“Sorry to have my stupid question interrupting your work, Lieutenant, but I really would like to understand why the Ekhat would use a stupid weapon.”

“It’s not a stupid question,” Vaughan said, touching a couple of pads on his console before he looked up at her, “and the short answer is nobody knows. Everyone blames it on the Ekhat being crazy, but really, nobody knows for sure.”

“So why is it a stupid weapon?”

“It’s a terror weapon,” the Welshman said, “and like many terror weapons, it’s very inefficient. The plasma ball that landed on China did a lot of damage, granted. But all the post-strike analyses that’ve been done in the last couple of years indicate that the damned thing almost missed.”

“Missed its target?”

“No,” Vaughan replied, “missed the earth.”

Caitlin’s jaw dropped.

“Really,” Vaughan maintained. “Combining our records with what we can collect from the Jao, it looks like the ball was probably taken from as deep in the sun as the Ekhat can extend their shields, probably down to the level where the plasma is near the density of molten iron. Then they pulled out a ball of somewhere around ninety kilometers diameter, and they trundled that off to the planet they wanted to bombard–in this case, Earth.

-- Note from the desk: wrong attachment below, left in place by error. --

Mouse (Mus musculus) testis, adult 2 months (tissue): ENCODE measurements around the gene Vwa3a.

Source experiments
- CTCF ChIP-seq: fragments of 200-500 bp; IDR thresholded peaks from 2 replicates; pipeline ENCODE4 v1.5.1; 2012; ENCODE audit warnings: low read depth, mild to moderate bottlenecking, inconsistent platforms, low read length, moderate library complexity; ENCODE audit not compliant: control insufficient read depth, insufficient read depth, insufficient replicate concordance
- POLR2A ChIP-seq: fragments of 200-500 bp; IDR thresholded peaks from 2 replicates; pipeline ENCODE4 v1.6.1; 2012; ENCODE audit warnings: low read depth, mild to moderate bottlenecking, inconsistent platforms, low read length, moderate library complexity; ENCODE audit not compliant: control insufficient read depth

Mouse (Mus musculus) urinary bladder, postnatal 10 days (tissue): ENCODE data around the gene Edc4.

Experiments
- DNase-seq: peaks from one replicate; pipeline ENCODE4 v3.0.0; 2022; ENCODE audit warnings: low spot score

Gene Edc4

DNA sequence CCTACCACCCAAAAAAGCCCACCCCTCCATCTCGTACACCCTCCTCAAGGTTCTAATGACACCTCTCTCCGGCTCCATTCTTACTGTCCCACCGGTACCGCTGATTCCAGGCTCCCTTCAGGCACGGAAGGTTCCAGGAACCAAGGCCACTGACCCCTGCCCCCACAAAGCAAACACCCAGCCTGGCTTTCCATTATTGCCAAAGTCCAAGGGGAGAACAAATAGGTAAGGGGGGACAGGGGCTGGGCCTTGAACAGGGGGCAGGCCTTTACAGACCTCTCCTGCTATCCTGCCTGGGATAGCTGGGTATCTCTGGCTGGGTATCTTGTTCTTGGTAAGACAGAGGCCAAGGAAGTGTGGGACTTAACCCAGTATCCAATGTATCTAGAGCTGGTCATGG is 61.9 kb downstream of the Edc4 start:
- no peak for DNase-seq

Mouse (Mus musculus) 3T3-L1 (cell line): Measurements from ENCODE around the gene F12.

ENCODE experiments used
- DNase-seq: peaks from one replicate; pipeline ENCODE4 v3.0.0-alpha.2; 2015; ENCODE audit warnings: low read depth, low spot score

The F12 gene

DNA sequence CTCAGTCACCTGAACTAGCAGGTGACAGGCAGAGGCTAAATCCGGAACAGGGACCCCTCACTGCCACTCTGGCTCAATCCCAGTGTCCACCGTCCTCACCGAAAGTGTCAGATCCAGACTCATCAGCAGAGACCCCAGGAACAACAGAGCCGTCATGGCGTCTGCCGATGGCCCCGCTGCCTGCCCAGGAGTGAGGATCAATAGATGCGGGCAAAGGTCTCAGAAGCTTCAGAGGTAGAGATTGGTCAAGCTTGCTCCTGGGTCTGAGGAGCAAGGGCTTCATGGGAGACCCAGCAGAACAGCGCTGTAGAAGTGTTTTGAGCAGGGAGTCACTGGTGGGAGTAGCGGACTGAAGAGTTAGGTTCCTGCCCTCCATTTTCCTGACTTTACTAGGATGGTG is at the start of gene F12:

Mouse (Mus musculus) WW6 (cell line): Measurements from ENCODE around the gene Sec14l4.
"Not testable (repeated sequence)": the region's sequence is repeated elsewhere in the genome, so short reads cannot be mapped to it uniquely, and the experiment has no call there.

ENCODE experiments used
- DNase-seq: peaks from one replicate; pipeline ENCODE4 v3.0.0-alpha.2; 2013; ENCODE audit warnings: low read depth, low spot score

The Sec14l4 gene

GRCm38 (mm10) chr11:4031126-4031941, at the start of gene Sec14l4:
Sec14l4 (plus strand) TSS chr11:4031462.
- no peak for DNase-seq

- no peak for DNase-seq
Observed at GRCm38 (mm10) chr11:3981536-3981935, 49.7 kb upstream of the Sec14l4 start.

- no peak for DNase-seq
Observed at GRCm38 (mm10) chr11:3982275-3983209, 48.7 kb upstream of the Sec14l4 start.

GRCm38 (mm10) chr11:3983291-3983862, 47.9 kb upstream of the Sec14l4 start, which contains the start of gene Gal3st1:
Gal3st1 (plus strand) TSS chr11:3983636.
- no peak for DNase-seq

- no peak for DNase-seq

“Each ball had so much mass, they could barely contain it in their shields, and they could barely move it with their ships. Ekhat ships are not inferior to the ships the Jao had at the time they attacked us. Didn’t you wonder why it took so long for the Ekhat ship to arrive at Earth, when the Jao ships could make the trip faster? As it is, one ship overstrained its systems, lost shield containment and was vaporized by its own plasma ball. If we’d had the Lexington in service back then, the second ship probably would never have made it close to earth. It was moving slow enough that the kinetic weapons should have punished it to the point where the same thing would have happened to it.”